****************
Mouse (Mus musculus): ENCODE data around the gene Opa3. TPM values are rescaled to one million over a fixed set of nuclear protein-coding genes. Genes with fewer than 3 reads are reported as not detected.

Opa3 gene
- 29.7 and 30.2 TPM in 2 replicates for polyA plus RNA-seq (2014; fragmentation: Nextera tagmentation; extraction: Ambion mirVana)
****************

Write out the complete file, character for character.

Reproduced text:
Mouse (Mus musculus): ENCODE data around the gene Opa3. TPM values are rescaled to one million over a fixed set of nuclear protein-coding genes. Genes with fewer than 3 reads are reported as not detected.

Opa3 gene
- 29.7 and 30.2 TPM in 2 replicates for polyA plus RNA-seq (2014; fragmentation: Nextera tagmentation; extraction: Ambion mirVana)